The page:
TV Junkie: Interview with Adrian Grenier about his film 'Teenage Paparazzo'
Adrian Grenier's Teenage Paparazzo premieres tonight at 9pm on HBO. [Photo of Grenier at the "Boardwalk Empire" premiere by Thomas Attila Lewis]
We all know Adrian Grenier from his role as superstar Vincent Chase on HBO's "Entourage" but not as many know of Grenier the documentarian and more should. Grenier's Shot In The Dark, his documentary about fatherhood and the search for his biological father adeptly brought us into an intensely personal story.We've waited a while for another feature-length documentary from Grenier and with "Teenage Paparazzo" (HBO @ 9pm) again he's again delivered a story with a personal connection - the connection he made with 14 year-old paparazzo Austin Visschedyk who got his start snapping pictures of Grenier. Grenier explores the story of Austin and the people whose pictures he takes. There are also interviews with social scientists who weigh in on how we got to this place where celebrity is king, where fame is more important than how somebody got famous. Matt Damon states "people ask me 'what's it like being famous?' Not, 'what's it like to make a movie?" Over the two years that Grenier made the film we see Austin grow in many ways and there is some hope in the conclusion that he may choose a more meaningful and less exploitive path.
Grenier also asks the question about who is exploiting who here - a question that doesn't have a clear answer but the process of asking is both entertaining and informative. It was also refreshing to see how objective Grenier remains during the creation of the film (and his sense of humor as well, see his "S'Leb Suit" promo at the end of this post). He has Austin pick out a "paparazzi set up kit" at Samy's Camera and he joins the pack to chase down a few celebs himself. While Grenier does his best to open up a dialogue of understanding with the paparazzi as a whole, only some individual connections are made as the group appears to be too suspicious to accept such frankness.
We spoke with Adrian Grenier on the phone on Friday, September 24, 2010.
LAist: What is your perspective from being a subject/target of the paparazzi, is this environment a machine, is it a monster? What is being perpetuated?
Adrian Grenier: I guess it can be monster-like but what I was trying to do with the film is defuse the scariness of it the overwhelmingness of it. I think we're in a really positive place now with the amount of access that everyone has to communicate with their personal media devices and that's what I saw in this young boy - the autonomy of his own actions. To me, on the one hand we're all contributing to a hall of mirrors but what I'd like to suggest a way to navigate this hall of mirrors and not get lost in the seductive illusions but to effectively be able to utilize it for the common good.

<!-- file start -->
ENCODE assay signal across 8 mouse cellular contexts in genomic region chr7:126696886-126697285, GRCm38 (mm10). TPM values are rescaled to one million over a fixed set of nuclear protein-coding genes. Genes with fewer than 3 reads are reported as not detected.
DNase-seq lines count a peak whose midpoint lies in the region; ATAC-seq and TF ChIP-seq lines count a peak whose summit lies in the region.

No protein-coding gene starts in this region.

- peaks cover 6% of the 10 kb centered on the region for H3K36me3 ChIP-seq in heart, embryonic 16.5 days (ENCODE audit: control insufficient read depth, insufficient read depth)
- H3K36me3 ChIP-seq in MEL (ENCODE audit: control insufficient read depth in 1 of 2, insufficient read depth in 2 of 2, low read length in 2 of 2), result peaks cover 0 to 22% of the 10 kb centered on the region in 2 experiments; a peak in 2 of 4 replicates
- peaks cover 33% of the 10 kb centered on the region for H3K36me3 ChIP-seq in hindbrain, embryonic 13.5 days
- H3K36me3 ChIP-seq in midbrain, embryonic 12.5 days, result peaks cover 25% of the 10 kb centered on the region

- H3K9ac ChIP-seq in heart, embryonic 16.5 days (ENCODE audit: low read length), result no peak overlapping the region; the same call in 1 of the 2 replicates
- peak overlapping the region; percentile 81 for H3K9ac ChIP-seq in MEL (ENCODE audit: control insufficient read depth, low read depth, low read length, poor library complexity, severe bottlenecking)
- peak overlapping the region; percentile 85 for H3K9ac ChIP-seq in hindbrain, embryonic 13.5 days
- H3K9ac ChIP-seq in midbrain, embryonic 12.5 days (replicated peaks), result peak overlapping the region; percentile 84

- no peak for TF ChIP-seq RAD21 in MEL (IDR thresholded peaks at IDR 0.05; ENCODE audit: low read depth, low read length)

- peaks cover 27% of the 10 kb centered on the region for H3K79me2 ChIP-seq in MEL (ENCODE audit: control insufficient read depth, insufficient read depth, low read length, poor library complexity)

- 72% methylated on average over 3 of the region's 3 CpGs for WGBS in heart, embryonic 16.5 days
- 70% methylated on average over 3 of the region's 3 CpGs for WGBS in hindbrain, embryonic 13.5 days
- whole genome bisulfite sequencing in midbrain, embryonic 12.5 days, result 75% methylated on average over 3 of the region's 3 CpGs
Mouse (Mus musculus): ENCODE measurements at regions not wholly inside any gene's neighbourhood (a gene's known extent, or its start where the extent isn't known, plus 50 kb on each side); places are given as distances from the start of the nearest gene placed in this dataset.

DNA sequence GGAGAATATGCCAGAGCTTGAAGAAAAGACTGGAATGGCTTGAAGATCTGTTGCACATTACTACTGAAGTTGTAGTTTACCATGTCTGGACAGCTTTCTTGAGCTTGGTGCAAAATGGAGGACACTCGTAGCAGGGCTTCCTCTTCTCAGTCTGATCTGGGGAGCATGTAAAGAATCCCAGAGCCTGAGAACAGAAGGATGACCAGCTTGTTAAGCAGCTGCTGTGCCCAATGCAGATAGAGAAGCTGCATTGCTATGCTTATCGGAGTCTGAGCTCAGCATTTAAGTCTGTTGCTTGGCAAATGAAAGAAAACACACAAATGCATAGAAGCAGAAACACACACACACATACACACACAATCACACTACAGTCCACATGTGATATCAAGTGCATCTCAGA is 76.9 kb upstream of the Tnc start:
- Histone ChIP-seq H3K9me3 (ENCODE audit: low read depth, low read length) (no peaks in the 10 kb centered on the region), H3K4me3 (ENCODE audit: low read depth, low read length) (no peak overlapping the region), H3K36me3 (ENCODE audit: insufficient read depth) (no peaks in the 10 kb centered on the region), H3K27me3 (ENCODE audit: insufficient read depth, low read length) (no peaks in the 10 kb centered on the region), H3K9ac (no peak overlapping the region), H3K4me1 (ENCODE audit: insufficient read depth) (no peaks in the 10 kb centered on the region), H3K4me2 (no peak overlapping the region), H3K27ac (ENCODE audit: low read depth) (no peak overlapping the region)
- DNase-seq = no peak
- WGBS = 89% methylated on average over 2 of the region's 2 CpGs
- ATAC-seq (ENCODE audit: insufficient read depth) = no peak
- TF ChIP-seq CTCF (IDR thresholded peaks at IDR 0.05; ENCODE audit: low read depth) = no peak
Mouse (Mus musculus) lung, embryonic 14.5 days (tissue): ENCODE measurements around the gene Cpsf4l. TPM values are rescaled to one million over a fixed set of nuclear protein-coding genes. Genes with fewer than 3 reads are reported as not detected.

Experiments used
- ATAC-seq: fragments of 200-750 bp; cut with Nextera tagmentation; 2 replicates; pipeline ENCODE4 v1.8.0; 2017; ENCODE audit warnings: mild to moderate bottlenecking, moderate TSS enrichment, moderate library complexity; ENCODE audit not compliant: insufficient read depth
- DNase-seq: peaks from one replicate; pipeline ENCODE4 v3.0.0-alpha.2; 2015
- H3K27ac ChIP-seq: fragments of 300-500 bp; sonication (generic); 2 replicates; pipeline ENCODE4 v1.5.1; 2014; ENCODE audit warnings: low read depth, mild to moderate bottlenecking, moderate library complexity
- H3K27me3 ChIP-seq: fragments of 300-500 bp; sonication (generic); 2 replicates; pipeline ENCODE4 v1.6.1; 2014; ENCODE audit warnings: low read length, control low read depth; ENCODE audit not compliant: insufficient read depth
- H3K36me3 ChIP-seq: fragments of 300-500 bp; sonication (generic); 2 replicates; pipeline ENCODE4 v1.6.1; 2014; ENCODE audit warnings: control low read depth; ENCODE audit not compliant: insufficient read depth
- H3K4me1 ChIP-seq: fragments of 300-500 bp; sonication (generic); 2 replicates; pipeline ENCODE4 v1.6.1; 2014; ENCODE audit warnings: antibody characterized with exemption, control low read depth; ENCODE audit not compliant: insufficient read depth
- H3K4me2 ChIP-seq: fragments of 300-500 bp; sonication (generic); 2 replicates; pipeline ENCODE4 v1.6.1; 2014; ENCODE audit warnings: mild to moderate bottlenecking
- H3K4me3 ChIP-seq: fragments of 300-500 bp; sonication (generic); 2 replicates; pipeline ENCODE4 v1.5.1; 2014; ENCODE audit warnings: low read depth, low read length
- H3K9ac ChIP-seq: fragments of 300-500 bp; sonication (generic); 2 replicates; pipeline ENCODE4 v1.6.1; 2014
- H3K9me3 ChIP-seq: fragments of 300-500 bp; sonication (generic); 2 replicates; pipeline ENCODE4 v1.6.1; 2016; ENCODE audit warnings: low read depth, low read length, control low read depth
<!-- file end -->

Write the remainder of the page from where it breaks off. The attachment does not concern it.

LAist: What I thought about while watching your film was that a week or so ago I was speaking to you on the red carpet of "Boardwalk Empire" along with other media and you kindly gave me a minute of your time to give me a soundbite about "Entourage" (see clip at the very end of post) because that's the place to have that kind of reasonable exchange. But there were also a ton of photographers in the photography section of the line, and I know for a fact that a bunch of those guys shoot at red carpet events but they also sit around in their cars or SUVs and follow and lurk around corners to chase down celebrity photographs. For anyone else, going to the grocery store would mean that you would park your car and walk in a straight line up to the store to get your stuff but you can do that and that seems surreal, unreal, and unreasonable.
Adrian Grenier: I one of my favorite sayings is "It is what it is, you're famous," it's something you have to reconcile and deal with and make the most of. So my way of reconciling that experience was to make a film about it and reaching across the weirdness and divide that separates me from the paparazzi and makes the paparazzi a scary and selfish bunch of monsters and makes me just a paycheck in their eyes. I was really hoping to find the humanity and meet with them. The media can be really inhuman, it's a reflection of our humanity but it's not human.
LAist: One thing that is frustrating as a journalist is to see that some of these situations are virtual set-ups with the intention of having the subject look bad or to have them say something angry or confrontational. LAist recently reported on Russell Brand's run in with paparazzi that resulted in his arrest [and could result in his being barred from traveling to the United States] - he has nothing but my sympathies as the airport is already a hectic enough place, but here he is getting arrested and "looking bad" when the truth could be something very different.
Adrian Grenier: We explore what I call the dictatorship of the image where the media seems absolute when in fact images tend to lie more than they tell the truth - or they tell half-truths at best. The only way for me to come to any real decision about the paparazzi or even news in general is to vet out all the perspectives. I was really attempting to do that and present all sides of the story and also to recognize my role in it.
LAist: I thought it was very interesting that you are able to remain so calm in these situations, you figured out how to defuse them. Your movie could be a primer to those who would want to get involved in the industry, on either side of the lens, a tool to learn what to do or not to do.
Adrian Grenier: I think in a lot of ways it was for Austin. If he is, in fact, going to be in the limelight after the film comes out, or if he is going to be pursuing his own fame, maybe I can give him some insight so that he's able to deal with it or in a more graceful way.